I also enjoyed hearing Lloyd talking about the production of Alfred Hitchcock Presents and The Alfred Hitchcock Hour, how the writer waited until the last minute to submit the scripts and how Hitch and show sponsor Bristol Myers played along with the gags. It is evident that Lloyd was an interesting storyteller all his life, including his wonderful, entertaining address to fans who attended his 105th birthday party. Even then Norman was still of sound mind, strong voice and sharp wit.

    Thank you, good buddy Kirk, for putting together a comprehensive tribute to the late great Norman Lloyd, a testimonial that will someday be referred to as "now-legendary."

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    1. Shady, I do recall you doing a post at your place on Marsha Hunt. Unfortunately, I didn't recall it last night (or, more accurately, early this morning) or else I would have included her name with the rest. The names I do list are just the ones that came to mind at that moment. In the video clip where Norman Lloyd talks about the blacklist, he mentions "Charlie". That's a reference to Charlie Chaplin, who couldn't really be blacklisted since he was his own boss with his own studio, so instead was chased out of the country and not allowed to return until the early 1970s, when he was awarded a Lifetime Achievement Oscar. A few years before that occurred, however, Dick Van Dyke starred in a movie called The Comic, in which he played a disgruntled former silent screen comedian living out his old age in the 1960s. One scene has him staring at Chaplin's star on Hollywood Boulevard and grumbling, "They never did let you back in the country."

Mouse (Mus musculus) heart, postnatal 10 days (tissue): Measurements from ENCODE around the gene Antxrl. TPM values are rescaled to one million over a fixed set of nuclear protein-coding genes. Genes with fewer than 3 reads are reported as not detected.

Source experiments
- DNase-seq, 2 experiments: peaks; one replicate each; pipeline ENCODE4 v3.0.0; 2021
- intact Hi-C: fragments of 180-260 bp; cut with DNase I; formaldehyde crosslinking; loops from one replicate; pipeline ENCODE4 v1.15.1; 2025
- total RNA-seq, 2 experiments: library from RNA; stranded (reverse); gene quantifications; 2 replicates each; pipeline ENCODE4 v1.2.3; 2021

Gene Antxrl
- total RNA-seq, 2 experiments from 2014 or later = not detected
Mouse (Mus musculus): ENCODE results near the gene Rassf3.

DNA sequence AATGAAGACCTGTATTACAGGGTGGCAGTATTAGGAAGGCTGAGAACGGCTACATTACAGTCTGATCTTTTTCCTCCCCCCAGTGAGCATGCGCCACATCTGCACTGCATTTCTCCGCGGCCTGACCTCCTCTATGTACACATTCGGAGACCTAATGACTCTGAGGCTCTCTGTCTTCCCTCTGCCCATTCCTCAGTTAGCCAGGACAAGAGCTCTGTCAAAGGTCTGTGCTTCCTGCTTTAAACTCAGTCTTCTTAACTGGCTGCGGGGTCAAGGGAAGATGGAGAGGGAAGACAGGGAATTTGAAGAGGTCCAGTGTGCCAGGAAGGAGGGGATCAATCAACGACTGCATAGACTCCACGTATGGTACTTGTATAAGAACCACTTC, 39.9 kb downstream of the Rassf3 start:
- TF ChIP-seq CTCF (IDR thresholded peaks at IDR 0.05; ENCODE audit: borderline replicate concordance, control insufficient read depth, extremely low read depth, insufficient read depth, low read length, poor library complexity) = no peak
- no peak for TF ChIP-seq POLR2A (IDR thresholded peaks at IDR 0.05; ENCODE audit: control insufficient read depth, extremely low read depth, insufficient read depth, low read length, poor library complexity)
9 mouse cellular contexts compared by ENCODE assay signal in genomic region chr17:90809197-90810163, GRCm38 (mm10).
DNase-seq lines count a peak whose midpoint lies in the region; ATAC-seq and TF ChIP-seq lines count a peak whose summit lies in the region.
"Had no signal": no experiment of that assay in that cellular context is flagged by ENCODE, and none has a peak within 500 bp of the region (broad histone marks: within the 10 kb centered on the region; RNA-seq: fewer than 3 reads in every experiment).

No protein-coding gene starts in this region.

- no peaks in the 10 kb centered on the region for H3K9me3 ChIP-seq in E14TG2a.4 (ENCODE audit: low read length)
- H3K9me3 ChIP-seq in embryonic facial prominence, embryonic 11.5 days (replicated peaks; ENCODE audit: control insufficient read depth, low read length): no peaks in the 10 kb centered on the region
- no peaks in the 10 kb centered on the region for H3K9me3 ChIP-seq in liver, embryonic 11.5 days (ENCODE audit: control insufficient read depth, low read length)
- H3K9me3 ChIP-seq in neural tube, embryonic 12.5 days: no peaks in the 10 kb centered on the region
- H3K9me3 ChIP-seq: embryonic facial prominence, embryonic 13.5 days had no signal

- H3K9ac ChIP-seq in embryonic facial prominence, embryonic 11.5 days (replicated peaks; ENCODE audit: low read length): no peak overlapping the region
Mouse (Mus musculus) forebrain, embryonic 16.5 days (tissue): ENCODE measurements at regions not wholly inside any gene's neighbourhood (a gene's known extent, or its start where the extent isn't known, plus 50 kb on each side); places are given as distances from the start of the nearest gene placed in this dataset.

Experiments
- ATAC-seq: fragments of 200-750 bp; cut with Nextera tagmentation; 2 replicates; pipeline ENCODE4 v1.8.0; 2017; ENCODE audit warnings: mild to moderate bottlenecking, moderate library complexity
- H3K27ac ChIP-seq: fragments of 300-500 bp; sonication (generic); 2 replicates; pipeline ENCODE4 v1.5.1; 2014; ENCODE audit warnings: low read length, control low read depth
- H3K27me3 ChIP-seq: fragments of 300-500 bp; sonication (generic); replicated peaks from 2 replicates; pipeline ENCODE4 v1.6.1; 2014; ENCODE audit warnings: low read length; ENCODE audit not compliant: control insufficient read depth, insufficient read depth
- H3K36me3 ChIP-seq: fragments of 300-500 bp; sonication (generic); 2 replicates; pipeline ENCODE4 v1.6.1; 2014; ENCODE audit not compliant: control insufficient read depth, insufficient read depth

I didn't have time last night (or, uh, this morning), I've been trying to find out if there were any St. Elsehwere castmembers at that 105th birthday celebration. I found one, Ed Begley Jr, who played immature surgeon Victor Erlich. There might have been other castmembers there who just escaped the journalists attention. As far as celebrities who weren't on St. Elsewhere, Elliot Gould was present as well.

      I've only seen bits and pieces of Bob Cummings sitcoms. When I hear that name, I immediately think of the college professor studying teenage habits in 1963's Beach Party, the first in the Frankie Avalon-Annette Funicello beach movie franchise.

      My favorite part of that birthday speech was Lloyd's interaction with the boy in the top hat "He disappeared!" As far as the other interviews, I could have included at least ten more, and almost did.

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  2. Hello Kirk, Norman Lloyd is one of those character actors that is everywhere, but doesn't seem to have a peculiar look or trait (like Charles Lane's mien or Andy Devine's voice) that makes him instantly identifiable. I have most of the Hitchcock Hour dvd's somewhere--I love that show. The next time I get my player hooked up, I'll have to start looking for Lloyd's name.